Not long after he began teaching art at Malverne High School on Long Island in 1972, Joseph Szabo was given the opportunity to set up a photography class. Inspired by this idea, he first organized a “photography club” and later darkroom classes for the students, so that they could learn from his knowledge of photography and experience gained at the renowned New York Pratt Institute. He soon realised, however, that his passion for the medium was not shared by his students; they did not take photography seriously and lacked both discipline and enthusiasm. But this changed abruptly when he began to take their portraits. This approach was successful and led to one of the most vivid and beautiful series of photographs featuring teenagers.
Joseph Szabo continued to photograph young people for more than twenty-five years. The portraits, mainly from the 1970s and 1980s, present a fascinating view of both the teenagers’ forlornness and their unbridled lust for life. They show that Joseph Szabo not only took an interest in these young people during an often difficult time in their lives, but also took them seriously. “I wanted my pictures to show who these young people were and who they wanted to be. I wanted to capture their fragile beauty,” explains Szabo. The teenagers rewarded Szabo for his respectful portrayal of their youth with their trust and openness. Whenever they met up, partied or “hung out” on the beach, it was completely normal for him to be there, too. Yet he maintained a balance between intimacy and distance. Szabo’s pictures are those of an observer who was there but who did not belong. And who accepted the young people as they were. The photographs were never staged or set up. Not even the image of Priscilla, an impetuously childlike young smoker, which gained cult status and was later used for an album cover by the band Dinosaur Jr. “I turned round on the beach – and there she was. I had three seconds and then she was gone.”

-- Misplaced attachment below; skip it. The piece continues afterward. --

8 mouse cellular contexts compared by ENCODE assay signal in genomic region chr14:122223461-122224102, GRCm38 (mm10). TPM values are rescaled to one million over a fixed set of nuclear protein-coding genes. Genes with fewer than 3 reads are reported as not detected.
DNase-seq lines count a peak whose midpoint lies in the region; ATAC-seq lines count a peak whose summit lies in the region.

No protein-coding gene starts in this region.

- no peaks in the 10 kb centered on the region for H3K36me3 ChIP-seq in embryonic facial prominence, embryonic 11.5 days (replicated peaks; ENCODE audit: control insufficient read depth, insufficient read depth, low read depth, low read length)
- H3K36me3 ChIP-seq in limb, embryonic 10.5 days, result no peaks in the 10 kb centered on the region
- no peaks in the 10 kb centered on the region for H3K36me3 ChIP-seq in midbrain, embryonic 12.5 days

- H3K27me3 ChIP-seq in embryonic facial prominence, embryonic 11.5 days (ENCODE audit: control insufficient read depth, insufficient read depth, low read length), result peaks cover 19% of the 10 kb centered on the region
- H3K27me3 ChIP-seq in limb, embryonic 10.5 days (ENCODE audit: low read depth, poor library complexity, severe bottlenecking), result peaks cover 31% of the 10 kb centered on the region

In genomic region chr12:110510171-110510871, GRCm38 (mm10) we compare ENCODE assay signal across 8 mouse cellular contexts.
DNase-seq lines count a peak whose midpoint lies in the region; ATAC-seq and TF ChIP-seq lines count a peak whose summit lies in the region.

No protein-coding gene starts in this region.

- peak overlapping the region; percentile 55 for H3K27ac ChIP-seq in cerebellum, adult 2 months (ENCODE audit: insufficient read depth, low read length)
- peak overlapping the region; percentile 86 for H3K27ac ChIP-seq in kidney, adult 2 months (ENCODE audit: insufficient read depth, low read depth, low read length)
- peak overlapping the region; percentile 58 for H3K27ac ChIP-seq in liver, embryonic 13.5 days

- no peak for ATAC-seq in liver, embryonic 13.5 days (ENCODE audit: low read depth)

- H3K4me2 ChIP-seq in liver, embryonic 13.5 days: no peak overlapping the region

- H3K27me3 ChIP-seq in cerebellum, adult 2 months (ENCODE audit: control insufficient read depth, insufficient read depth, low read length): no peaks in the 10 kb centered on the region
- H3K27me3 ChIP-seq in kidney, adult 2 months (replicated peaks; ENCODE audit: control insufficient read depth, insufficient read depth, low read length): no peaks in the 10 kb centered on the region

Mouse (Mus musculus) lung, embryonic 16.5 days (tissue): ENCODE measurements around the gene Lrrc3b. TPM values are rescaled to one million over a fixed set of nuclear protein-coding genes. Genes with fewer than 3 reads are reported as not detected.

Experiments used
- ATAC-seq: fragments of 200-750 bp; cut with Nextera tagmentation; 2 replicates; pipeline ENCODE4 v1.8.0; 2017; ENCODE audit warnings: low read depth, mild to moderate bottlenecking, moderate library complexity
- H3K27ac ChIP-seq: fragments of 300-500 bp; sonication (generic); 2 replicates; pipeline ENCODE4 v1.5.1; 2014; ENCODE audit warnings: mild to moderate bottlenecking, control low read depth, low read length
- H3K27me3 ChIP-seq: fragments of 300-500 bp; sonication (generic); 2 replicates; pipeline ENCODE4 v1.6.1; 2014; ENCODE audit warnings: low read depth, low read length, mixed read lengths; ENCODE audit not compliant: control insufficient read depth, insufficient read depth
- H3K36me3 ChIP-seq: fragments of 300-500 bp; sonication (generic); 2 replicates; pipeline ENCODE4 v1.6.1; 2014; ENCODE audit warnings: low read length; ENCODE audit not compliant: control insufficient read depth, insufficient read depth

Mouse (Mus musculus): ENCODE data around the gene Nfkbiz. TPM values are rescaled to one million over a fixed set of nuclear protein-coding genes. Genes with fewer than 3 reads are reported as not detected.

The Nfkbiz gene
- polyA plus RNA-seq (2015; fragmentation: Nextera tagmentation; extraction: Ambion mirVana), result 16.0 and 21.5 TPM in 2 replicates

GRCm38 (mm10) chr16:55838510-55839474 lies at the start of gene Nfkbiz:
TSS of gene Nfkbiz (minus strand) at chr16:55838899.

Of course young people at the time were aware of being photographed. But the pictures usually ended up in a drawer, a photo album or at best in the school yearbook. Photographs were something special, precious and private. Nowadays, everybody takes endless numbers of snapshots and nobody knows on what websites or in which social media they will end up. In this respect, Joseph Szabo’s images are also witnesses to an era in which photography, in particular involving young people, seems almost innocent, at least from today’s perspective.
born in Toledo, Ohio, USA
1966 - 1968
studied Photography at the Pratt Institute, Brooklyn, New York, USA
1972 – 1999
taught photography at Malverne High School on Long Island, New York and at International Center of Photography in New York
received National Endowment for the Arts (NEA) Visual Arts Fellowship
lives and works in Amityville, New York, USA.